Sunday, May 29, 2011


Matt Damon, Cecile de France, Frankie McLaren
George McLaren, Bryce Dallas Howard

"Hereafter" is a supernatural drama which follows three separate story lines set in different countries that ultimately intertwine.

In the first one, a French journalist Marie (Cecile de France) survives a natural disaster. Her near death experience compels her to explore what may or may not happen after we pass on. So most of the dialogue is in French with English subtitles.

The second story follows George (Matt Damon), a blue collar worker in San Francisco who was once a medium. He truly had a legitimate gift and made quite a fortune from it. Yet he now believes it is a "curse" and has abandoned it, completely. While his brother (Jay Mohr) is pressuring him to get back into the highly lucrative medium business.

The third story takes place in London and follows young twins Marcus and Jason (George and Frankie McLaren) who cope with a drug addict mom and their travails with social services. A tragedy strikes that will ultimately link this storyline with that of George and Marie's as each protagonist searches for answers about may happen in the after life.

Surprisingly, this film is directed by Clint Eastwood who would be the least person you would expect to venture into this genre. So it might disappoint those expecting a more traditional and more insightful probe into what really occurs after we pass on. He is a filmmaker with a deliberately low-key approach to everything, and his failure to present the afterlife with any meaning or originality is among the many faults of "Hereafter".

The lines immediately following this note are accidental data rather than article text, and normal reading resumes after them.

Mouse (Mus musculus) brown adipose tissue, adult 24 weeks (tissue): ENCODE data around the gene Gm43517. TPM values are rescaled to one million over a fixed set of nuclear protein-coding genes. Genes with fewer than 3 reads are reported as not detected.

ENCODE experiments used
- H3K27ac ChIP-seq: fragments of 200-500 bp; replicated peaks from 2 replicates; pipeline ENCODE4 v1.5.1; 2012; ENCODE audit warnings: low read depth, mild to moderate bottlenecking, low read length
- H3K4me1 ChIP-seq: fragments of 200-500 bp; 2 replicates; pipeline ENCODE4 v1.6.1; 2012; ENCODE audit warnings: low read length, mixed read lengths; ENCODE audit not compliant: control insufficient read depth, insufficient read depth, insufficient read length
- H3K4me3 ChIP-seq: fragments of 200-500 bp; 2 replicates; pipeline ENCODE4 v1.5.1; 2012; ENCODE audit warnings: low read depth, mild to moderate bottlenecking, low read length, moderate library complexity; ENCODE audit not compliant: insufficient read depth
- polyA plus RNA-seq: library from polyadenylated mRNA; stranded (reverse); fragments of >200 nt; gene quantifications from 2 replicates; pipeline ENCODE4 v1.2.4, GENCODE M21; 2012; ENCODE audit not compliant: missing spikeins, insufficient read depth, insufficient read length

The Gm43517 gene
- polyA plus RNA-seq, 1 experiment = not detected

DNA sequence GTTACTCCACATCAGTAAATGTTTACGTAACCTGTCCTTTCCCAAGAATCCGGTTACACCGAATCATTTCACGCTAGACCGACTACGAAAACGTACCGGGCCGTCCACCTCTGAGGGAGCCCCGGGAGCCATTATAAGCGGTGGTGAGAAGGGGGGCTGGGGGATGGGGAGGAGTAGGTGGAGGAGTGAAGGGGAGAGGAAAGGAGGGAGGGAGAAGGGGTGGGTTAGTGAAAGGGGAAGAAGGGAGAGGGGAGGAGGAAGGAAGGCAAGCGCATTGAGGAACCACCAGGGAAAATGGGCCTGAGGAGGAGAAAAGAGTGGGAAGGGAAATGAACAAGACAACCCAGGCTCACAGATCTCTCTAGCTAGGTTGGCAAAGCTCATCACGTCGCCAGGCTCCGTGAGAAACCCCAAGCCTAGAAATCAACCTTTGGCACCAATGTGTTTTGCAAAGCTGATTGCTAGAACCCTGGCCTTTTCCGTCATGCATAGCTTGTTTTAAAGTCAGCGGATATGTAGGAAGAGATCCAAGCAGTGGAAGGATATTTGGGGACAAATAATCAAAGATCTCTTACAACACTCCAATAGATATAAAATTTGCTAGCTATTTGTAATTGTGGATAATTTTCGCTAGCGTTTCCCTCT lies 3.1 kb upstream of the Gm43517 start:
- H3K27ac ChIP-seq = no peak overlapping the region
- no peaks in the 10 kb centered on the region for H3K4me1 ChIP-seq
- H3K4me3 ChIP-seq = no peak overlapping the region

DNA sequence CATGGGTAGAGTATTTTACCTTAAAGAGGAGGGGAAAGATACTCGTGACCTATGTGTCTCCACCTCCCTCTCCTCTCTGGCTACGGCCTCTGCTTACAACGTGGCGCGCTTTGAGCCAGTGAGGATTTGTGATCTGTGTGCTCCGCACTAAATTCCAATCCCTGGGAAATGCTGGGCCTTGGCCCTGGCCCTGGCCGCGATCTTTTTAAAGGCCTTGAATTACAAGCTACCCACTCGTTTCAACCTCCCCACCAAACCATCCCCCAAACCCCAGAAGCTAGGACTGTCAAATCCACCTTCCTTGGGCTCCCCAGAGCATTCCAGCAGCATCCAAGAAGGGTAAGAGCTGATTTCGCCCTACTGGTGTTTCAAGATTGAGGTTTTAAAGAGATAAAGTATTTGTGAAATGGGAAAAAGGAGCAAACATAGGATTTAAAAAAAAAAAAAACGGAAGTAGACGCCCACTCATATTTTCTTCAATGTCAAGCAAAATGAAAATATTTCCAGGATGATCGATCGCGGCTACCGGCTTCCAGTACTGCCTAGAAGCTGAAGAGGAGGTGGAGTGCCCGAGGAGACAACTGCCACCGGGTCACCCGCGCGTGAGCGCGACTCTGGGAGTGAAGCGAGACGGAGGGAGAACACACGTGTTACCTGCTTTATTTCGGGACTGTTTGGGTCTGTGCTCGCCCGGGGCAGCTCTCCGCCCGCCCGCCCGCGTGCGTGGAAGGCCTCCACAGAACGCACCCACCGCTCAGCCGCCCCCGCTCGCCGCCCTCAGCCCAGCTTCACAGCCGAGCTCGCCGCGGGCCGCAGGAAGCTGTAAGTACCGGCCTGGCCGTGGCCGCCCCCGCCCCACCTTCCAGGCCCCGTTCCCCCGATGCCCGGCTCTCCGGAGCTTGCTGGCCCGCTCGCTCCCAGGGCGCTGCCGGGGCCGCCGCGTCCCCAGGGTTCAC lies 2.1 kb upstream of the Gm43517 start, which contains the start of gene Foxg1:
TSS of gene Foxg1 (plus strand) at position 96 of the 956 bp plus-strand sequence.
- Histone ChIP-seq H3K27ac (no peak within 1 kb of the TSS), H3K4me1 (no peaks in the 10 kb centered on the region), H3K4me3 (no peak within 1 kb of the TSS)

Its visual presentation of the afterlife as indistinct figures milling around in front of a white light was quite amateurish. It could have come straight from one of those documentaries in which people recount their near-death experiences in between dramatized re-enactments.

Telling three stories linked only vaguely by the notion of death, it throws around a lot of ideas about grief and longing but never really uncovers any of them. Plus the fact that it extends beyond the 2 hours mark is another flaw. It just got too tedious to invest yourself into the plight of the forlorn characters.

Yet it is a well-crafted drama with poignant and though provoking questions that is supernatural enough to warrant being labeled a genre film. For those interested in a character drama that ponders some big questions, though, you might find this film mildly intriguing. Otherwise, you just might find the answers to these questions in a Mitch Albom novel!

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